“We are poised to be the city that I think all of us want it to be, that is livable, that is a leader, that is attractive to everyone and sets an example,” the mayor said. “100,000 is a big number and it deserves celebration.”



editor@nanaimobulletin.com

Like us on Facebook and follow us on Twitter

Canada Population

Get local stories you won't find anywhere else right to your inbox.
Sign up here

Just Posted

Island Health chief medical officer Dr. Richard Stanwick receives a first dose of Pfizer vaccine, Dec. 22, 2020. (B.C. government)
COVID-19: B.C. seniors aged 90+ can start to sign up for vaccination on March 8

Long-term care residents protected by shots already given

The Alberni Valley’s Emergency Operations Centre is located around the corner and below the Alberni-Clayoquot Regional District office. (AV NEWS FILE PHOTO)
Alberni-Clayoquot Regional District tests new mobile alert system

Residents can still sign up for free Voyent Alert! emergency messaging

Crews respond to a structure fire in the 6000 block of Renton Road in Cherry Creek on Saturday, Feb. 27. (FACEBOOK PHOTO)
Workshop destroyed in Cherry Creek fire

Crews stayed on scene overnight fighting ‘stubborn’ blaze

(NEWS FILE PHOTO)
Tax error in 2020 means lower rate for residents in 2021

Alberni’s taxation for regional library accidently written down twice

Part of a new housing development proposal for the former Alberni District Secondary School site. (SCREENSHOT)
Housing gap widens in Port Alberni

Vancouver Island city suffers from ‘missing middle’ to housing density

Langley resident Carrie MacKay shared a video showing how stairs are a challenge after spending weeks in hospital battling COVID-19 (Special to Langley Advance Times)
VIDEO: Stairs a challenge for B.C. woman who chronicled COVID-19 battle

‘I can now walk for six (to) 10 minutes a day’

Provincial health officer Dr. Bonnie Henry updates B.C.’s coronavirus situation, May 8, 2020. (B.C. government photo)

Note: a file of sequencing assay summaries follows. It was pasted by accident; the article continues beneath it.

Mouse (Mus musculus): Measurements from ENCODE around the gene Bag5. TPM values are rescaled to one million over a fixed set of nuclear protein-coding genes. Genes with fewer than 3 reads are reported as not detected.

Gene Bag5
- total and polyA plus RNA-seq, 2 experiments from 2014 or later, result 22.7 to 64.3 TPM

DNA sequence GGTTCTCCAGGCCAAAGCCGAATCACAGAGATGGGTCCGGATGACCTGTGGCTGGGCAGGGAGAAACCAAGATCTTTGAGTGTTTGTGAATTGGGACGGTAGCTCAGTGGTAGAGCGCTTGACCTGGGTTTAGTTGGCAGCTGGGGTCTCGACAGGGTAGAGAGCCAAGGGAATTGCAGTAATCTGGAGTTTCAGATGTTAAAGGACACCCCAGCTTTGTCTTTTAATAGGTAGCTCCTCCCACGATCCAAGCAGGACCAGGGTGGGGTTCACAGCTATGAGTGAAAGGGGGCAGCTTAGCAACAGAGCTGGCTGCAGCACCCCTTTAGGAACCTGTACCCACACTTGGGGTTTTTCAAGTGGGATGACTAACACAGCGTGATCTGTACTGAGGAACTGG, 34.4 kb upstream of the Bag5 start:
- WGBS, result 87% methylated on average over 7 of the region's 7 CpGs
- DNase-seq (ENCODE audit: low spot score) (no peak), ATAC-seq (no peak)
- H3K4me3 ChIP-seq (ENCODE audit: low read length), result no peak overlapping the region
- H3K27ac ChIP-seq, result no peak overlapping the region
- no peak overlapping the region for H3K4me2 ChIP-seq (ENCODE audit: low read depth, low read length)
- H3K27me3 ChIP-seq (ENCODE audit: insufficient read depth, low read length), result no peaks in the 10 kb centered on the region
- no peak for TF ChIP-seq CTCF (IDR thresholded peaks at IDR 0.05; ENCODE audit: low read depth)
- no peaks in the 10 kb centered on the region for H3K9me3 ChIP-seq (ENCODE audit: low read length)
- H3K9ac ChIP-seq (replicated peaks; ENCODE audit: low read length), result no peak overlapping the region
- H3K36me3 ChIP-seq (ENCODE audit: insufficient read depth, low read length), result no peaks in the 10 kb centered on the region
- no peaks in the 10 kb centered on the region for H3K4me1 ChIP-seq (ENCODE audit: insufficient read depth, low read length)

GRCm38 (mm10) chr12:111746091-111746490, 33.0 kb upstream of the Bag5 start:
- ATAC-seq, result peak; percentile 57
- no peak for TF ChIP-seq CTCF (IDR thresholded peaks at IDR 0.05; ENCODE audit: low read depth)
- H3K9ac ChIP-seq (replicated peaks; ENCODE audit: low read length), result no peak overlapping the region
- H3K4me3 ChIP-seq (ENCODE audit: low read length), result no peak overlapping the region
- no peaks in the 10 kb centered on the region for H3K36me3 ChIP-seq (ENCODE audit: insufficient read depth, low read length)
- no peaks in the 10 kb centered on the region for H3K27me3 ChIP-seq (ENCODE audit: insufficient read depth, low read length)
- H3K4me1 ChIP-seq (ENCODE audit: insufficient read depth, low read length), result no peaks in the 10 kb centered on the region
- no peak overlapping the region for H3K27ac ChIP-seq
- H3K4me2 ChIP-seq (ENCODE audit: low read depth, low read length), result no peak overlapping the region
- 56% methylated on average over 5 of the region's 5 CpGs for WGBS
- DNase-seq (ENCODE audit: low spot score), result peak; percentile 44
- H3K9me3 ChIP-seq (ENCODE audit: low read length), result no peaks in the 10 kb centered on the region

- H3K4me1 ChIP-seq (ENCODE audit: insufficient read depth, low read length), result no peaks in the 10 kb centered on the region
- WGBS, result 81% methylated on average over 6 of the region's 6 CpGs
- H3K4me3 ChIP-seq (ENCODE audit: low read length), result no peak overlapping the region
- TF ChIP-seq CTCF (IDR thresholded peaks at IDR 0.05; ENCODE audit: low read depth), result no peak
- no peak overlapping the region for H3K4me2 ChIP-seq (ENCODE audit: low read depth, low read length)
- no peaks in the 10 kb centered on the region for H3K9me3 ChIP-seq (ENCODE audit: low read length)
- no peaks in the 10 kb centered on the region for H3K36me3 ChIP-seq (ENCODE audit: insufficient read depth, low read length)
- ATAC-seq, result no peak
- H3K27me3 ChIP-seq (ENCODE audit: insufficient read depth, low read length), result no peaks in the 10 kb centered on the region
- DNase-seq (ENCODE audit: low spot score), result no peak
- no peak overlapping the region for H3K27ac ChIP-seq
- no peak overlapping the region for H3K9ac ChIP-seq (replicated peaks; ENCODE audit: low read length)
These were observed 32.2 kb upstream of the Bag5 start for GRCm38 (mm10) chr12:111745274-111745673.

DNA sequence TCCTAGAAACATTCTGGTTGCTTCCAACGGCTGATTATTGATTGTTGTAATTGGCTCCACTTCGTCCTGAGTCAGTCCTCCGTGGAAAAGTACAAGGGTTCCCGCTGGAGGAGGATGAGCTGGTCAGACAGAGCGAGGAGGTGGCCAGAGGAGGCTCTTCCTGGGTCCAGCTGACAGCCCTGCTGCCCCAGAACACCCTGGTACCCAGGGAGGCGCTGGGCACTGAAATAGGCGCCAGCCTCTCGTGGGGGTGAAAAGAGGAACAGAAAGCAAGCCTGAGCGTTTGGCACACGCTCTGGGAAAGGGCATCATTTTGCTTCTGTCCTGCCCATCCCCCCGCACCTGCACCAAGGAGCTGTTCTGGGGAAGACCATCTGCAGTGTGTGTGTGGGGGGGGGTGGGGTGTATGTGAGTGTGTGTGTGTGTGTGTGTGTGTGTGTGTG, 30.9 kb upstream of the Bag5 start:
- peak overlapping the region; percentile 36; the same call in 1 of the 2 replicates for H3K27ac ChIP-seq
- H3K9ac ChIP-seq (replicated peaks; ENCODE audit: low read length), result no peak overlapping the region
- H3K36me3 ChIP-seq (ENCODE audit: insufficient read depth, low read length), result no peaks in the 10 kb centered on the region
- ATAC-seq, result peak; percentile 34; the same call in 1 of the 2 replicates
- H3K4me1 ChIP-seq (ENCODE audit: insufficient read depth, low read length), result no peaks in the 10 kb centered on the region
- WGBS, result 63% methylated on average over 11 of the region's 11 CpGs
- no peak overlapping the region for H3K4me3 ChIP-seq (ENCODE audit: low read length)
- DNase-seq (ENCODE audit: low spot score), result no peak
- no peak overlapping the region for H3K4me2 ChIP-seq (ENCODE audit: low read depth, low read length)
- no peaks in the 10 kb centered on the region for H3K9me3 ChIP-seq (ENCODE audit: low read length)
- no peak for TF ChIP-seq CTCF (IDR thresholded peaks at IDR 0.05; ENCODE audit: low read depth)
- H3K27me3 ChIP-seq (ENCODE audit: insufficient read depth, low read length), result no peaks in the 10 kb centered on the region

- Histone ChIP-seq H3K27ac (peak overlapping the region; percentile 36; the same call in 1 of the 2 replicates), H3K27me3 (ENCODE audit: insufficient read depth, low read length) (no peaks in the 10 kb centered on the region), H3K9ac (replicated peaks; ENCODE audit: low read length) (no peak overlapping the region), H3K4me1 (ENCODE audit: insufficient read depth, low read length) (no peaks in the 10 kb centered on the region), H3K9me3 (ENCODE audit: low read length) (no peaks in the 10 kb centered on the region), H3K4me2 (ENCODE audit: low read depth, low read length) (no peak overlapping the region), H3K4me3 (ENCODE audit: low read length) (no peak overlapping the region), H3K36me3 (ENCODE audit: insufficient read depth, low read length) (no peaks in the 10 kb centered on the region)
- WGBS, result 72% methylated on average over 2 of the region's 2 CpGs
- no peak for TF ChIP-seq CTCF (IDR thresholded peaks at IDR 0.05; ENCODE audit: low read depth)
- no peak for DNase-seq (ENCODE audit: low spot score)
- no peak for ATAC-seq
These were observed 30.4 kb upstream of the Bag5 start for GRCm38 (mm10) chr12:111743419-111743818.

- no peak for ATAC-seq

B.C.’s weekend COVID-19 cases: 532 Saturday, 508 Sunday, 438 Monday

Fraser Health still has most, eight more coronavirus deaths

B.C. Attorney General David Eby speaks in the legislature, Dec. 7, 2020. Eby was given responsibility for housing after the October 2020 provincial election. (Hansard TV)
B.C. extends COVID-19 rent freeze again, to the end of 2021

‘Renoviction’ rules tightened, rent capped to inflation in 2022

Face mask hangs from a rear-view mirror. (Black Press image)
B.C. CDC unveils guide on how to carpool during the pandemic

Wearing masks, keeping windows open key to slowing the spread of COVID-19

Churches, including Langley’s Riverside Calvary Church, are challenging the regulations barring them from holding in-person worship services during COVID-19. (Langley Advance Times file)
Cannabis bought in British Columbia (Ashley Wadhwani/Black Press Media)
Is it time to start thinking about greener ways to package cannabis?

Packaging suppliers are still figuring eco-friendly and affordable packaging options that fit the mandates of Cannabis Regulations

Det. Sgt. Jim Callender. (Hamilton Police Service screenshot)
B.C. man dead, woman seriously injured after shooting in Hamilton, Ont.

The man was in the process of moving to the greater Toronto area, police say

Wildlife advocate Gary Schroyen captured this picture of a one-year-old cougar in the Sooke Hills using a homemade trip camera. Vancouver Island is home to approximately 800 cougars, which makes up about a quarter of the total population in B.C. (Gary Schroyen photo)
Wildlife advocate Gary Schroyen captured this picture of a one-year-old cougar in the Sooke Hill using a homemade trip camera. Schroyen presents Animal Signs: The Essence of Animal Communication on Nov. 30. (Gary Schroyen photo)
Declining Vancouver Island cougar populations linked to wolves

Large carnivore specialist says human development still plays biggest role on cougar numbers

Most Read